Machining β-titanium alloy under carbon dioxide snow and micro-lubrication: a study on tool deflection, energy consumption, and tool damage
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The alloys of the beta allotropic form of titanium are among the most difficult-to-cut materials. An extremely poor machinability calls for special ways of performing machining with an emphasis on developing new methods of heat dissipation. The paper focuses on evaluating effectiveness of using CO2 snow as a coolant in continuous machining of a β-titanium alloy. It also explores the most appropriate location of its application in the cutting area and usefulness of its hybridization with minimum quantity of lubrication. The effectiveness of using the two cutting fluids is compared with an emulsion-based flood coolant. The effects of varying work material’s yield strength and cutting speed are also investigated. The measured responses include tool displacement area (a measure of tool deflection obtained from tool acceleration data), cutting energy consumed (obtained from acoustic emissions data), and tool wear. The results show that the usage of CO2 snow and its location of application possess a significant effect on the responses. The combination of CO2 snow and minimum quantity of lubrication is found to be the most effective way of heat dissipation and lubrication. With regard to tool damage, the scanning electron microscopy shows the presence of gradual wear and cutting speed-dependent adhesion but no evidence of chipping. The paper also presents a possibility of estimating tool damage condition through acoustic emission and tool deflection data. In this regard, a strong uphill relationship between tool wear and cutting energy is observed.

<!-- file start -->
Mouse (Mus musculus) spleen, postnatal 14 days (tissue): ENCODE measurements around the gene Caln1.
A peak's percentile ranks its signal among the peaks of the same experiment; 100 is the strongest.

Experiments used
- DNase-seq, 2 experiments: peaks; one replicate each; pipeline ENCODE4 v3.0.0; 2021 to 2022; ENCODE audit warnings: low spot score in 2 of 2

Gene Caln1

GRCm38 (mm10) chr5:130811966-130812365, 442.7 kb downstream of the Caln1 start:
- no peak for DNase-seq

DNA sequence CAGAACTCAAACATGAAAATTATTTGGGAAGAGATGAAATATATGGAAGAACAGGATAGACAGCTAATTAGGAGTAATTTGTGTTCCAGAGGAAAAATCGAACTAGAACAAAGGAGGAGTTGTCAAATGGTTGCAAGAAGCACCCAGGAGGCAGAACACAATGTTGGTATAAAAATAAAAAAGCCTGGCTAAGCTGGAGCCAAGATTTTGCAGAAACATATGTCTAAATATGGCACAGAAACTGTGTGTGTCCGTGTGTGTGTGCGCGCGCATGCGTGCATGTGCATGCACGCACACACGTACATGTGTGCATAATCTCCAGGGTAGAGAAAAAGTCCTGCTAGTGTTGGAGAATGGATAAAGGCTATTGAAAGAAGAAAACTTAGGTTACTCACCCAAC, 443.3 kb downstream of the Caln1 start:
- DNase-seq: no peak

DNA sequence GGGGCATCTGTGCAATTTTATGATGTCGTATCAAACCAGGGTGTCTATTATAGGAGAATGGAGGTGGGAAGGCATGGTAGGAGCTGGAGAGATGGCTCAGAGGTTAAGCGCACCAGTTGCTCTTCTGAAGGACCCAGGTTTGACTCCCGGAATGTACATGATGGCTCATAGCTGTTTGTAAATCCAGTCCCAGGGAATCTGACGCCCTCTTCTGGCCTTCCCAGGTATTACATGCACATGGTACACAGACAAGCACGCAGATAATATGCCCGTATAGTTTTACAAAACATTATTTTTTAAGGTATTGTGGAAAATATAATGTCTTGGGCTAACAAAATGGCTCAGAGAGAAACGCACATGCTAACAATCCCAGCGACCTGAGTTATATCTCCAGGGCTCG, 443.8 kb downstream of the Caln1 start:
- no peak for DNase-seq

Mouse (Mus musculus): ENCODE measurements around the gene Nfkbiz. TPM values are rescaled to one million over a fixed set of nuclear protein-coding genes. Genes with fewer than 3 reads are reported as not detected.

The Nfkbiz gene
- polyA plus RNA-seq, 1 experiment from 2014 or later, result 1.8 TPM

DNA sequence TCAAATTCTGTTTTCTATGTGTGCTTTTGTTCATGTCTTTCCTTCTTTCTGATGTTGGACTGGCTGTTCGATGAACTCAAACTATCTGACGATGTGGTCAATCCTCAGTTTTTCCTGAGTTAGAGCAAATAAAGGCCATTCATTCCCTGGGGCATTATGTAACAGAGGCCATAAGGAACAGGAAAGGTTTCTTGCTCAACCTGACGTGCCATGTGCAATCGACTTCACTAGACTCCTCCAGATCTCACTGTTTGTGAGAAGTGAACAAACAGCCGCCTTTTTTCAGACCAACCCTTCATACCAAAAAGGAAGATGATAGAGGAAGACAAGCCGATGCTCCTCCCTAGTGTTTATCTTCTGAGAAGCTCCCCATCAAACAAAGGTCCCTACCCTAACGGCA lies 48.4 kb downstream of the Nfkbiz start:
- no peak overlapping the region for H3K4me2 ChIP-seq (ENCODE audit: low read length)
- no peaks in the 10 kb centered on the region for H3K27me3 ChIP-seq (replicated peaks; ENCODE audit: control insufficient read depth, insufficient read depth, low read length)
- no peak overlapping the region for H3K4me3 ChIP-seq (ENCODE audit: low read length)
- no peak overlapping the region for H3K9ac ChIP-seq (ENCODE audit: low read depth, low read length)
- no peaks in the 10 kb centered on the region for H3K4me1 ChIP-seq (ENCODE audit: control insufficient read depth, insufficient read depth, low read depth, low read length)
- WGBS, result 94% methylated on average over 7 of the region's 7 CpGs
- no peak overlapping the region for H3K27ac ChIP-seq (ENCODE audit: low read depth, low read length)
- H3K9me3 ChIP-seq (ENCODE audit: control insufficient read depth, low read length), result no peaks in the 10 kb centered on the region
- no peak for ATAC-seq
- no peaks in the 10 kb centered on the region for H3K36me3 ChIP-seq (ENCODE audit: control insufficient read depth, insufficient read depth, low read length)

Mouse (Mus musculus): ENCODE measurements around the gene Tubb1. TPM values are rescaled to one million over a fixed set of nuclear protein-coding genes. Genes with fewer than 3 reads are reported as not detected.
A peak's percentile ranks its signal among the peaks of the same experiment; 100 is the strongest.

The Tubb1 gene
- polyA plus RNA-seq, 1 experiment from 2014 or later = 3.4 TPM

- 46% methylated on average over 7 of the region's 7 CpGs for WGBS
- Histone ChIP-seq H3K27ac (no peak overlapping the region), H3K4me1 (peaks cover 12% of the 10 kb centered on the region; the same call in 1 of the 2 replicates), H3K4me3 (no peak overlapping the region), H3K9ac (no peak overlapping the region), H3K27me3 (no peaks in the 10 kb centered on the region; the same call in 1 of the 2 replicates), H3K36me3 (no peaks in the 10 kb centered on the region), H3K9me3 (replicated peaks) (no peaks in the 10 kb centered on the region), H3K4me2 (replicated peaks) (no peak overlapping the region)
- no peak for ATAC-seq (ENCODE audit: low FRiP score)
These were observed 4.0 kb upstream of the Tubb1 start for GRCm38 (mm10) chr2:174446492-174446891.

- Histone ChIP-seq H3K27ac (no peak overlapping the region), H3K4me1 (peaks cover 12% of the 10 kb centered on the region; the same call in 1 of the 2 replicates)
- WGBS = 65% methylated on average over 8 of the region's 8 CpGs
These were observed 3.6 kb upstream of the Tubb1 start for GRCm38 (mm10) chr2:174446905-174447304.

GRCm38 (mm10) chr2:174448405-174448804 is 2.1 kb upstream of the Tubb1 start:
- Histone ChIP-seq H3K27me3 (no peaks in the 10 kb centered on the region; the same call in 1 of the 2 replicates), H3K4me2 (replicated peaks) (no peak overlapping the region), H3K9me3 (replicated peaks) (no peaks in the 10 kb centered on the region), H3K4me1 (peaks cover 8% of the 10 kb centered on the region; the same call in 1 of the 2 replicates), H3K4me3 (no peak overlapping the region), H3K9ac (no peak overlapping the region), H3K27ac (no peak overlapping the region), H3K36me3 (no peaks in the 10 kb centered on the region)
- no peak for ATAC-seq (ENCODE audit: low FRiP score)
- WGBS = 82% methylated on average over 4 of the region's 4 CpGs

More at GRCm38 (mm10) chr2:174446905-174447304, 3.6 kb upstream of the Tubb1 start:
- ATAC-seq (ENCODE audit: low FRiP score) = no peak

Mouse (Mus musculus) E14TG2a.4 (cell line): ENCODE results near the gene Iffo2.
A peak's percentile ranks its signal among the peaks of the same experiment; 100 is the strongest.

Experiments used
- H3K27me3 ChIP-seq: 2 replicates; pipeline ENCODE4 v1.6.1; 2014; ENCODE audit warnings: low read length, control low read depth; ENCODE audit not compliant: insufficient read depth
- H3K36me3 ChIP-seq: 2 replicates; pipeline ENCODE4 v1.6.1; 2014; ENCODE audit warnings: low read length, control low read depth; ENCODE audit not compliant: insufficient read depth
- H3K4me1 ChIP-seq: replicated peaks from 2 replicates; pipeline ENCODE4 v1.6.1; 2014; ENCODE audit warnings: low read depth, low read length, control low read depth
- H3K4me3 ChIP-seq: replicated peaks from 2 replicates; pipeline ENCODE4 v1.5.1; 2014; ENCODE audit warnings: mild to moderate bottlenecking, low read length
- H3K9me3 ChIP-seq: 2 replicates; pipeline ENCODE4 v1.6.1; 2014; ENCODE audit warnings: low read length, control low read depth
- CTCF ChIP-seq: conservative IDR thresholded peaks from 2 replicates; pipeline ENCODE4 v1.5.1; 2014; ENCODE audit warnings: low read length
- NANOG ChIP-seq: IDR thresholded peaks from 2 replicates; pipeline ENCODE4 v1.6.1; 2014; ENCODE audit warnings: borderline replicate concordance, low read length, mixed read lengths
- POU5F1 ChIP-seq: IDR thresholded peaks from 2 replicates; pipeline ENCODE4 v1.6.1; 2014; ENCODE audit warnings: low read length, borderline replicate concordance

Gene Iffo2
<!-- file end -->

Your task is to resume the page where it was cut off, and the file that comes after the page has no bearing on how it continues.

KeywordsAcoustic emission Minimum quantity of lubrication (MQL) Emulsion Grooving Cutting speed
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